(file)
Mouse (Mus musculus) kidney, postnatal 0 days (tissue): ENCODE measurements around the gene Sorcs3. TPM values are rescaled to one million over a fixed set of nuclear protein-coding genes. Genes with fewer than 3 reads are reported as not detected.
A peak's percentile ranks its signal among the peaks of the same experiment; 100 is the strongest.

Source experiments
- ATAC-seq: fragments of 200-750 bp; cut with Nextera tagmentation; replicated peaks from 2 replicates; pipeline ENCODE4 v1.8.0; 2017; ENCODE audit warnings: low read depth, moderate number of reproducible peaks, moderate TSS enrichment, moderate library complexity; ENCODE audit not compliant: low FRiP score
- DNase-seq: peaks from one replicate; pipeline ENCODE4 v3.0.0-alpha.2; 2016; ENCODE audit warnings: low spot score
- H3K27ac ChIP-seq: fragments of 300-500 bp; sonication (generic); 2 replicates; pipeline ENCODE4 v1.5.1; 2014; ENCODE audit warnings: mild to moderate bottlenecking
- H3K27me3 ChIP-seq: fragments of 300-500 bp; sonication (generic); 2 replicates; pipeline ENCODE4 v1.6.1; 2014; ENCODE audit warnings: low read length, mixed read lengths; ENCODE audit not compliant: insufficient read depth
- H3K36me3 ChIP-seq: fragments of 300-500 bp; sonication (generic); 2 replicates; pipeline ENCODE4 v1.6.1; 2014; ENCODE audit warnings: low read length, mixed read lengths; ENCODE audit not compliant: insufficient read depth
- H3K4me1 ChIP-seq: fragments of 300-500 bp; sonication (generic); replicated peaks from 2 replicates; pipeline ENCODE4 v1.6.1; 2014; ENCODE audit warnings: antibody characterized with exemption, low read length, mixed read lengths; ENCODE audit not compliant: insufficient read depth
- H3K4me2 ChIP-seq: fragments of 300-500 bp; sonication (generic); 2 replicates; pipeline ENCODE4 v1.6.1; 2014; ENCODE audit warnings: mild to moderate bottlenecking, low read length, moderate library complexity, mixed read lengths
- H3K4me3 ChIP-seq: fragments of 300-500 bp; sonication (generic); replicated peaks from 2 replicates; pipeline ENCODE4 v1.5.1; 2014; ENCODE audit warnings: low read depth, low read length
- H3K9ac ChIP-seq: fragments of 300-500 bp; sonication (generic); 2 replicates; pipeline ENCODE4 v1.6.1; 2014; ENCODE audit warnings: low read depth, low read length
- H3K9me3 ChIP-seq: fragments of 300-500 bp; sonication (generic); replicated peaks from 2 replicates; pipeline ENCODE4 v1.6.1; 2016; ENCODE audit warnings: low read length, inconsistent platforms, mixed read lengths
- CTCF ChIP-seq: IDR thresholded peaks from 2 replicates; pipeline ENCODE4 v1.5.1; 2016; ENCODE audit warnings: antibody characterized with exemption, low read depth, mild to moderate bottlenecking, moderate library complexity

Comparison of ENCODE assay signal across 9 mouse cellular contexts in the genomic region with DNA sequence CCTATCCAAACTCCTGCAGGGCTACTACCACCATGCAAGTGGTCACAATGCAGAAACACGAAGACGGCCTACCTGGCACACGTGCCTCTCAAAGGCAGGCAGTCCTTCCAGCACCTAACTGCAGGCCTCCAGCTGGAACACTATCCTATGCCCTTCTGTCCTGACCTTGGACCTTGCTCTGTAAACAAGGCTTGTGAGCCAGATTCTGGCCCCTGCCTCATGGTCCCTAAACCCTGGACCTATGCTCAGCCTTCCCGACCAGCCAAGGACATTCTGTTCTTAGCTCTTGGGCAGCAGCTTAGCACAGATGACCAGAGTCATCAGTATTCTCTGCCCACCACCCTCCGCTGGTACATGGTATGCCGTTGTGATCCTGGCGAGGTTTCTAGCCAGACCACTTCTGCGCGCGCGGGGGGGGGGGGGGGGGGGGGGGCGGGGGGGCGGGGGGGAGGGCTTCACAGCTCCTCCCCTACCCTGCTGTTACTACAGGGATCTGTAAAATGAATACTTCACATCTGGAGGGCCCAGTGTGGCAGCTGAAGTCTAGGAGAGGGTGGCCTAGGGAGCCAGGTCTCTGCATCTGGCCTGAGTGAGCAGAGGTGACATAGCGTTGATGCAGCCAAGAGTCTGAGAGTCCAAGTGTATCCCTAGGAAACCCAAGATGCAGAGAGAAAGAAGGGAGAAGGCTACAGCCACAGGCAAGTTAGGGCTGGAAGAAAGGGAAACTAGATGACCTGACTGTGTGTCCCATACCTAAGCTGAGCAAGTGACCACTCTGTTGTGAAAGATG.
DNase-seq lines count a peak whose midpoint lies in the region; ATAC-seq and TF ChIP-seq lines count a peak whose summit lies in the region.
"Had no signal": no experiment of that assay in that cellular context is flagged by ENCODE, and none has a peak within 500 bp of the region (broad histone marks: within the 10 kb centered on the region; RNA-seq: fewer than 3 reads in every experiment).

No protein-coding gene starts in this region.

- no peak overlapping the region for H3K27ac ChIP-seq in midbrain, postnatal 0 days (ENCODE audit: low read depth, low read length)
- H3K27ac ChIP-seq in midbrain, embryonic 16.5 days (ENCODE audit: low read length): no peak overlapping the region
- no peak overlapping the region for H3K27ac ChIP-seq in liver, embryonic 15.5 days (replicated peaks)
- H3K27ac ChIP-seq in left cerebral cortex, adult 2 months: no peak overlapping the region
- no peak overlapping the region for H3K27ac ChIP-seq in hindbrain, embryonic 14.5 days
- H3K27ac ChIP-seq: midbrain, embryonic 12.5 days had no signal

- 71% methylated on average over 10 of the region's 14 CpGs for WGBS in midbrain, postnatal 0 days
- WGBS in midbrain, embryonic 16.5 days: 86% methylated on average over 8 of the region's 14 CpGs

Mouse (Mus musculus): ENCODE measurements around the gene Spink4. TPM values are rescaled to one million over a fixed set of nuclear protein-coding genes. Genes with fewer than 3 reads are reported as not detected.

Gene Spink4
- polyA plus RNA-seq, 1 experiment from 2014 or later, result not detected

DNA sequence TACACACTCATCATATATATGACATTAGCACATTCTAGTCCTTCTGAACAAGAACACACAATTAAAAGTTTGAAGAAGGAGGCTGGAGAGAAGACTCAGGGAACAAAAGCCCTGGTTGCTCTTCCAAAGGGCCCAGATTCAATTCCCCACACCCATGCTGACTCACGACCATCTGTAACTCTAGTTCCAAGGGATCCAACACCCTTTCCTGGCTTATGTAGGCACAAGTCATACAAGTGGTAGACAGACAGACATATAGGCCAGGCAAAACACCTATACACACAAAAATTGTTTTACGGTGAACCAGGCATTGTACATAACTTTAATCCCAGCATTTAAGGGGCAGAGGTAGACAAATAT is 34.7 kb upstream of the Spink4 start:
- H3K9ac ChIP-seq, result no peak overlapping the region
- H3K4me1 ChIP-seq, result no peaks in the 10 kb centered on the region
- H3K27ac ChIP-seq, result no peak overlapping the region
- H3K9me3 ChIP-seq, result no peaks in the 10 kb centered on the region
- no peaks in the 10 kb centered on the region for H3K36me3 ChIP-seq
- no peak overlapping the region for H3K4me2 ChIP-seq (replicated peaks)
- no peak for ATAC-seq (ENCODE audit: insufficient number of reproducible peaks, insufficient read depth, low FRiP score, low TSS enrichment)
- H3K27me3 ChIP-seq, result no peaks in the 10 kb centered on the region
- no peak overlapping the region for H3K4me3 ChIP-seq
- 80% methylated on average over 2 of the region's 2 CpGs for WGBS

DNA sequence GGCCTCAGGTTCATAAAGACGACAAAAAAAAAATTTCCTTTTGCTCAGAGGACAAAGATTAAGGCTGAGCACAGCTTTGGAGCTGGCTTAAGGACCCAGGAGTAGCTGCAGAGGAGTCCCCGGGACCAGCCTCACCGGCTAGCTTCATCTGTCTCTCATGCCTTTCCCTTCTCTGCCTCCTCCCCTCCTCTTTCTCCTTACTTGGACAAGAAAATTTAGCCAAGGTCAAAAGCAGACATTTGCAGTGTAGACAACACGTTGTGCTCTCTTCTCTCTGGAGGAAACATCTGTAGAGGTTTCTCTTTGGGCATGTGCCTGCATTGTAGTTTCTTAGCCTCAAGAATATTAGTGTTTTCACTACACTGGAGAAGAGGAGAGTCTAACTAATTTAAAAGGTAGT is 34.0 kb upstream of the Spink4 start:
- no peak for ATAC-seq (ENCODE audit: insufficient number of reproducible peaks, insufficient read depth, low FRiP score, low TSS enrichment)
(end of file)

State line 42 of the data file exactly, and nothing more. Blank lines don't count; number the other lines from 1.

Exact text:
- no peak for ATAC-seq (ENCODE audit: insufficient number of reproducible peaks, insufficient read depth, low FRiP score, low TSS enrichment)